Player grades: Strong start, weak finish as Oilers fail to hold off hungry Canucks

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Another tale of woe for the faithful at Rogers Place on Friday night, as their Edmonton Oilers coughed up yet another 2-goal lead and lost going away, 5-2, to Vancouver Canucks.


Canucks 5, Oilers 2

Another tale of woe for the faithful at Rogers Place on Friday night, as their Edmonton Oilers coughed up yet another 2-goal lead and lost going away, 5-2, to Vancouver Canucks.

The home side did the right things early, jumping on the Canucks for the first 9 shots on goal, producing an 8-1 advantage in Grade A shots in the opening frame and establishing a 2-0 lead by the buzzer. But rather than build on that strong period, they found themselves on the back foot from the earliest moments of the second period and largely stayed there for the duration. On the night Edmonton held a 33-30 edge in shots on goal, including 15-11 in Grade A shots and 9-8 in 5-alarm opportunities (running count). But they were on the short end of all those categories over the final 40 minutes after dominating the first.

The Oilers enter the Christmas break in a giving mood, having lost their last 2 home games in regulation to 2 of the NHL’s bottom-3 defensive teams, both of them forced by injury and circumstance to use their #3 goaltender. Both losses were marked by defensive mistakes by the hosts, and not enough actual production from their vaunted attack to outscore those mistakes. Their 9-9-1 home record to this point is hugely disappointing, as is the fact they have fallen below the playoff cutline as the season reaches the Christmas break.

Speed grades tonight, as we declare the mercy rule for readers and writer alike heading into the break. My compliments of the season to all Cult of Hockey readers.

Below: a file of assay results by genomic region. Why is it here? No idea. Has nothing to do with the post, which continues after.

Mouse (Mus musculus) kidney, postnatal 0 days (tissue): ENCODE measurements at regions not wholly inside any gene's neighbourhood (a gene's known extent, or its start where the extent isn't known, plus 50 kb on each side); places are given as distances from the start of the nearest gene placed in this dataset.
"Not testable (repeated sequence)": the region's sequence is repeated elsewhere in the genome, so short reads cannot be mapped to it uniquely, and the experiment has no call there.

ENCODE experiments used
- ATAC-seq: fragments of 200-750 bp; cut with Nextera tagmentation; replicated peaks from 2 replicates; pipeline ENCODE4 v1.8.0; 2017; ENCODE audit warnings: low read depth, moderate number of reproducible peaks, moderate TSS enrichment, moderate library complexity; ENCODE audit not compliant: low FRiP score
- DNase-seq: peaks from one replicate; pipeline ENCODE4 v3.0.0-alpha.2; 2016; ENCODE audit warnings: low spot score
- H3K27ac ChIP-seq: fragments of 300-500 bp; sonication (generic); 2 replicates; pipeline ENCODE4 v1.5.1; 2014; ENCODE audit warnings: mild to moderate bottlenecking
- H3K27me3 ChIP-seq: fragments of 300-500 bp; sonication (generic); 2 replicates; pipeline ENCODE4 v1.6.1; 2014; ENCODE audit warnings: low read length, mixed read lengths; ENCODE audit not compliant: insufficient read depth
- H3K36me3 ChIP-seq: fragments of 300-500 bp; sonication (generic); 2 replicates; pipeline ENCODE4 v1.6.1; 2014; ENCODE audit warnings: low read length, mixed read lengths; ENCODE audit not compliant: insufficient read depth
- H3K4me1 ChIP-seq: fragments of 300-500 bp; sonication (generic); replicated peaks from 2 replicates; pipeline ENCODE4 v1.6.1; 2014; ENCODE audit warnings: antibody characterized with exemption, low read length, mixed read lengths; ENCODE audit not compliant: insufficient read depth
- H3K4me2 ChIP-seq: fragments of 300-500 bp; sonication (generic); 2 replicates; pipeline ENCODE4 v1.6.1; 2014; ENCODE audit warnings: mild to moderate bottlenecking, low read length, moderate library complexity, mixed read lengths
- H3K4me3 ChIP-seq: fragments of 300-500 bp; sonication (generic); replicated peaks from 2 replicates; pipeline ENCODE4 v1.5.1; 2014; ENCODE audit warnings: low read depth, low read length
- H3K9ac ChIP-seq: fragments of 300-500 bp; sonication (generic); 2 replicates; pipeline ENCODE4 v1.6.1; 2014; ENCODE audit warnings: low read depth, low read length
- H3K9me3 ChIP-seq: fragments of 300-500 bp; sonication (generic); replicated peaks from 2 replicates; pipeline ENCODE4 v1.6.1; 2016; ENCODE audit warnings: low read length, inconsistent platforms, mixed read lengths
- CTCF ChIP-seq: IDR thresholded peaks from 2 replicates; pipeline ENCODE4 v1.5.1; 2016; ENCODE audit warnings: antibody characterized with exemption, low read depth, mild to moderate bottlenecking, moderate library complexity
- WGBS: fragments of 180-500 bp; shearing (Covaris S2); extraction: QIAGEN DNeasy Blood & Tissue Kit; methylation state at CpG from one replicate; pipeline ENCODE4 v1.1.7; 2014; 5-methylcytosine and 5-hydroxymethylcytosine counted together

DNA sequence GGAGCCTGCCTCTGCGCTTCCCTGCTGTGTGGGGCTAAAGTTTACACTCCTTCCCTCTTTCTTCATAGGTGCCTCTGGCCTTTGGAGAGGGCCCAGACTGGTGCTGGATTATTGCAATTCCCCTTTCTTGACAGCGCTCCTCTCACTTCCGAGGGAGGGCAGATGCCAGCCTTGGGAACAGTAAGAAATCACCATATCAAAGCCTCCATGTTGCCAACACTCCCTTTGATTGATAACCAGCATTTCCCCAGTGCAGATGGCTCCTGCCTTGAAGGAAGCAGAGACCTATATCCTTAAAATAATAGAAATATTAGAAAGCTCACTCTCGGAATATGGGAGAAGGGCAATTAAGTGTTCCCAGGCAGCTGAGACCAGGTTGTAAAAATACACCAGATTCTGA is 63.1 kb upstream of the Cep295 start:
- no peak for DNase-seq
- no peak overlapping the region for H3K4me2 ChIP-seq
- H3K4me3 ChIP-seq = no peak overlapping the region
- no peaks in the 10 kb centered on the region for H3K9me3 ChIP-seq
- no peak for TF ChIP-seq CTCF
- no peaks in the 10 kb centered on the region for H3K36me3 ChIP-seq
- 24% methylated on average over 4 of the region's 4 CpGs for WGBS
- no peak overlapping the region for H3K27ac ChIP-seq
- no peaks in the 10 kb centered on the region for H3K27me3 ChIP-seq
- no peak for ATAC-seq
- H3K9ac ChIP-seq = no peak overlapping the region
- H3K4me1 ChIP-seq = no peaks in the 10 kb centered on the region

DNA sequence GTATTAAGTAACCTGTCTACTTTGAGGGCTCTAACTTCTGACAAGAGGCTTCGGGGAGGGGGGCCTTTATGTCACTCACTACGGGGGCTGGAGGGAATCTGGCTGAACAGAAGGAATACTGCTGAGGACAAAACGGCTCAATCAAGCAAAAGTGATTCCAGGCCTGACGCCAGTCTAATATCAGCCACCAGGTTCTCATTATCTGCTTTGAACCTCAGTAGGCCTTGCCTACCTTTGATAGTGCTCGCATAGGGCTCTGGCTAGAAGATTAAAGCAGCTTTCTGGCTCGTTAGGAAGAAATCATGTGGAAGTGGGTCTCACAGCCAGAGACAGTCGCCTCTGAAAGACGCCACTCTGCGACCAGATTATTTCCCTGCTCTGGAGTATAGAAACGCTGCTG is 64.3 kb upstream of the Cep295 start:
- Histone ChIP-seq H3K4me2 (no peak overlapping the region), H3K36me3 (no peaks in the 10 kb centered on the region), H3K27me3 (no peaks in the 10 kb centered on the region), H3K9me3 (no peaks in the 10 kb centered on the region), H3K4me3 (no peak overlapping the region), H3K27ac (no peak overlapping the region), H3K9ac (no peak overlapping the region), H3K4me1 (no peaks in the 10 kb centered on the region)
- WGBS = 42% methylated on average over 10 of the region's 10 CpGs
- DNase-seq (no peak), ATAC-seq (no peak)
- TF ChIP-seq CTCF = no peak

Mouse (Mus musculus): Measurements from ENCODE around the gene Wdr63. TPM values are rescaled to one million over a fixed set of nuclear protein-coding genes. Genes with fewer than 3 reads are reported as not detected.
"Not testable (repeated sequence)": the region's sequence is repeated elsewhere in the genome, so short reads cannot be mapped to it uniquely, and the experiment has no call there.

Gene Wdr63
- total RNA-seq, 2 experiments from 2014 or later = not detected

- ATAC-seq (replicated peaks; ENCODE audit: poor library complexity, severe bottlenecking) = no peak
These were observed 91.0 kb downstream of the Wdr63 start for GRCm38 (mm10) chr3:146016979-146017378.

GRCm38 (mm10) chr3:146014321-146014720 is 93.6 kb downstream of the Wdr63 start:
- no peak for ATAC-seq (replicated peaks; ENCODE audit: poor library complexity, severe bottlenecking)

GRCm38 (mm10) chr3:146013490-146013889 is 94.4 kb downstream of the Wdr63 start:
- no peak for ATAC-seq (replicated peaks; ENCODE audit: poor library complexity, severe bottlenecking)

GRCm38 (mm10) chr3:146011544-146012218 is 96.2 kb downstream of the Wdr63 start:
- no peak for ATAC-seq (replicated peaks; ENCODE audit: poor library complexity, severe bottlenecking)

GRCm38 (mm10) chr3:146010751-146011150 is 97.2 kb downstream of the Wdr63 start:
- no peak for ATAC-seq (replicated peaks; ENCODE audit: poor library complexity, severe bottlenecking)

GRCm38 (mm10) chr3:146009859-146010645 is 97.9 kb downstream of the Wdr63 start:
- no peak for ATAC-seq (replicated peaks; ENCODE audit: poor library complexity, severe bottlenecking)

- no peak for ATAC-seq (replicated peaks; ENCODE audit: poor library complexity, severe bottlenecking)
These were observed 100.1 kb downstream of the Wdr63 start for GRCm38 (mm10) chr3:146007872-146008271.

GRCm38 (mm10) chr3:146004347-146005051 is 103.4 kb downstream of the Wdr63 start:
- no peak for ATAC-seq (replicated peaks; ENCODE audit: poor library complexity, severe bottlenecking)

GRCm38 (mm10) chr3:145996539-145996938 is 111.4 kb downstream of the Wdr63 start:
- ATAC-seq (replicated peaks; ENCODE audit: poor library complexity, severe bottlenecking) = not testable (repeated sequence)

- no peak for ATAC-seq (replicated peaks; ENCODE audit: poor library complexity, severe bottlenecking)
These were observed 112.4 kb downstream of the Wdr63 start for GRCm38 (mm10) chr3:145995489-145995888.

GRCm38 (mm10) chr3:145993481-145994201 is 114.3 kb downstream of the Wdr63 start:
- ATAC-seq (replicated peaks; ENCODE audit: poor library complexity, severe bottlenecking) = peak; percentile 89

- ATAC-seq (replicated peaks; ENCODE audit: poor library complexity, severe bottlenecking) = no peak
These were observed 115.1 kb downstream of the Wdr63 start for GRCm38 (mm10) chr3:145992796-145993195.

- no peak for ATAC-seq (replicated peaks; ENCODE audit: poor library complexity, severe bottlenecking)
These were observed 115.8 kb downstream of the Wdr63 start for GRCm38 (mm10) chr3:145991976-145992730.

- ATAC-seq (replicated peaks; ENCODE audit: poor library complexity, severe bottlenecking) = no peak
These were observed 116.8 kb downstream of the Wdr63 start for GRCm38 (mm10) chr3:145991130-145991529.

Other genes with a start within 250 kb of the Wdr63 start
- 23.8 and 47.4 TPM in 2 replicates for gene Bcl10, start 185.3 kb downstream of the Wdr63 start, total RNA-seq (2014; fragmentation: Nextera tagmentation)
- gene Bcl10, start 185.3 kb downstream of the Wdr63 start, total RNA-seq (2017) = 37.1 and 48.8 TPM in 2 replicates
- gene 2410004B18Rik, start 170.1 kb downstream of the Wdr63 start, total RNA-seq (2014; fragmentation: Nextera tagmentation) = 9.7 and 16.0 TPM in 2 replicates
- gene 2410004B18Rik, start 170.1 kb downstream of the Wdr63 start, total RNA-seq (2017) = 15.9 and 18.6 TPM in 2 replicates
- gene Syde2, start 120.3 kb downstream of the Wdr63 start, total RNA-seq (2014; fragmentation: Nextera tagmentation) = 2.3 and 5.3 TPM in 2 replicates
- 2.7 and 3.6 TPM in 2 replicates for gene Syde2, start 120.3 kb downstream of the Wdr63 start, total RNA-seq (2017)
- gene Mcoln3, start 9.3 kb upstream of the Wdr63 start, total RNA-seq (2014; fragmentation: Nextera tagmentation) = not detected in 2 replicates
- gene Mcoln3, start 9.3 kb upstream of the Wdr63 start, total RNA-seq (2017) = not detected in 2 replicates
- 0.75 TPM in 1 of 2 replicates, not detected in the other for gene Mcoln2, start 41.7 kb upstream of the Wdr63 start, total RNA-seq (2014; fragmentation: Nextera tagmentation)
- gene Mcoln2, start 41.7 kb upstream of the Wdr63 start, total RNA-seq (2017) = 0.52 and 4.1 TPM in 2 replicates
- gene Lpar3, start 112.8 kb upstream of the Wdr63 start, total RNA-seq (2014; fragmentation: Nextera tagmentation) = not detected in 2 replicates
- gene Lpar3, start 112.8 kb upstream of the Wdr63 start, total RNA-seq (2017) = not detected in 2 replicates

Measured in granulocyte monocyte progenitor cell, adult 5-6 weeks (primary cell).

Player grades

#2 Evan Bouchard, 4. Some OK moments on the attack, some not-so-good ones in defence, including some soft coverage on Bo Horvat on the 4-2 goal.

#5 Cody Ceci, 5. Quiet, low-event game, with no goals scored at either end during his 18 minutes of action.

#10 Derek Ryan, 6. Opened the scoring with a nifty move on a breakaway. Took a costly o-zone penalty that led to the 2-2 tally.

#13 Jesse Puljujarvi, 5. All over the stat sheet with 2 shots, 3 hits, and 2 takeaways, but nothing to show for it.

#18 Zach Hyman, 6. Made a great pass to McDavid for the 2-0. 8 shot attempts to tie for the team lead, but 3 giveaways and guilty of tunnel vision at times.

#21 Klim Kostin, 4. In what was at times a highly physical game, his 9 hits were more than double those of any other player on either team. Great move and shot early in the third. But among the defensive culprits on the decisive 3-2 and 4-2 tallies.

#22 Tyson Barrie, 3. Led the defence corps in ice time with 22:27. Among those beaten on the game-tying and game-winning goals, both scored from the lip of the crease after Edmonton’s defensive structure collapsed.